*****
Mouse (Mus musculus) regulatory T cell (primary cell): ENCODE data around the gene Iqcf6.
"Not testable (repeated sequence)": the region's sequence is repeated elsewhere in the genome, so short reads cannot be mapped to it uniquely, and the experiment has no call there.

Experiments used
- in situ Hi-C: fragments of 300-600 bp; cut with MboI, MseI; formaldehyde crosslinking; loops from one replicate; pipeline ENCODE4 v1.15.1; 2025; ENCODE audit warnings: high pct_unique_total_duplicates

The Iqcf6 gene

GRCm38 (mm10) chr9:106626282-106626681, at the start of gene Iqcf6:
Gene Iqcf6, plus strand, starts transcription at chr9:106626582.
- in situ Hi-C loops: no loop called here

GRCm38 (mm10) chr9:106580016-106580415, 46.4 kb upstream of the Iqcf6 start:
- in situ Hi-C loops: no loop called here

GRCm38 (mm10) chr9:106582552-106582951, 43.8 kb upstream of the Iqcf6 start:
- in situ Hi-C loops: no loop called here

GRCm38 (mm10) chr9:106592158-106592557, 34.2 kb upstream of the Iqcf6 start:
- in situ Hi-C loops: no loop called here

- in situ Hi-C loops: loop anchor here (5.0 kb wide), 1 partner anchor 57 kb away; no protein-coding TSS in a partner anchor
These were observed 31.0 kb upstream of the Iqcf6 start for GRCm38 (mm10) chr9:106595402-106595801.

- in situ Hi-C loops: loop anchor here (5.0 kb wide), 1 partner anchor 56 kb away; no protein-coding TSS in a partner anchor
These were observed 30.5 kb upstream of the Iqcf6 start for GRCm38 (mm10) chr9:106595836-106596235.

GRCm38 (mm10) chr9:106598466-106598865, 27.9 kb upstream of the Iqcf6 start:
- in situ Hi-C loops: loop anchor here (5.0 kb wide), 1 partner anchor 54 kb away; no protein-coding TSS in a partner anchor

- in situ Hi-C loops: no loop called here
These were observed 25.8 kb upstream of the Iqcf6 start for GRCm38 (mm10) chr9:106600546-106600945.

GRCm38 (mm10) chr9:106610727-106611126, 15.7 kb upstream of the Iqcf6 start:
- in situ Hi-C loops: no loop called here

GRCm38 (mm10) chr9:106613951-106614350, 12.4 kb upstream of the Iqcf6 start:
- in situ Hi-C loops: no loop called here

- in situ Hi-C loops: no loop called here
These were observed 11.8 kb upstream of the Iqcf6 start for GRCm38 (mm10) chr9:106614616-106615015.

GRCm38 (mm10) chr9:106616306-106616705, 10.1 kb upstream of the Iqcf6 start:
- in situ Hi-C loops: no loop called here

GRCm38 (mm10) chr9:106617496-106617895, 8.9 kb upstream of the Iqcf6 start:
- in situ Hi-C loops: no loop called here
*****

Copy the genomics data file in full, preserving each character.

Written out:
Mouse (Mus musculus) regulatory T cell (primary cell): ENCODE data around the gene Iqcf6.
"Not testable (repeated sequence)": the region's sequence is repeated elsewhere in the genome, so short reads cannot be mapped to it uniquely, and the experiment has no call there.

Experiments used
- in situ Hi-C: fragments of 300-600 bp; cut with MboI, MseI; formaldehyde crosslinking; loops from one replicate; pipeline ENCODE4 v1.15.1; 2025; ENCODE audit warnings: high pct_unique_total_duplicates

The Iqcf6 gene

GRCm38 (mm10) chr9:106626282-106626681, at the start of gene Iqcf6:
Gene Iqcf6, plus strand, starts transcription at chr9:106626582.
- in situ Hi-C loops: no loop called here

GRCm38 (mm10) chr9:106580016-106580415, 46.4 kb upstream of the Iqcf6 start:
- in situ Hi-C loops: no loop called here

GRCm38 (mm10) chr9:106582552-106582951, 43.8 kb upstream of the Iqcf6 start:
- in situ Hi-C loops: no loop called here

GRCm38 (mm10) chr9:106592158-106592557, 34.2 kb upstream of the Iqcf6 start:
- in situ Hi-C loops: no loop called here

- in situ Hi-C loops: loop anchor here (5.0 kb wide), 1 partner anchor 57 kb away; no protein-coding TSS in a partner anchor
These were observed 31.0 kb upstream of the Iqcf6 start for GRCm38 (mm10) chr9:106595402-106595801.

- in situ Hi-C loops: loop anchor here (5.0 kb wide), 1 partner anchor 56 kb away; no protein-coding TSS in a partner anchor
These were observed 30.5 kb upstream of the Iqcf6 start for GRCm38 (mm10) chr9:106595836-106596235.

GRCm38 (mm10) chr9:106598466-106598865, 27.9 kb upstream of the Iqcf6 start:
- in situ Hi-C loops: loop anchor here (5.0 kb wide), 1 partner anchor 54 kb away; no protein-coding TSS in a partner anchor

- in situ Hi-C loops: no loop called here
These were observed 25.8 kb upstream of the Iqcf6 start for GRCm38 (mm10) chr9:106600546-106600945.

GRCm38 (mm10) chr9:106610727-106611126, 15.7 kb upstream of the Iqcf6 start:
- in situ Hi-C loops: no loop called here

GRCm38 (mm10) chr9:106613951-106614350, 12.4 kb upstream of the Iqcf6 start:
- in situ Hi-C loops: no loop called here

- in situ Hi-C loops: no loop called here
These were observed 11.8 kb upstream of the Iqcf6 start for GRCm38 (mm10) chr9:106614616-106615015.

GRCm38 (mm10) chr9:106616306-106616705, 10.1 kb upstream of the Iqcf6 start:
- in situ Hi-C loops: no loop called here

GRCm38 (mm10) chr9:106617496-106617895, 8.9 kb upstream of the Iqcf6 start:
- in situ Hi-C loops: no loop called here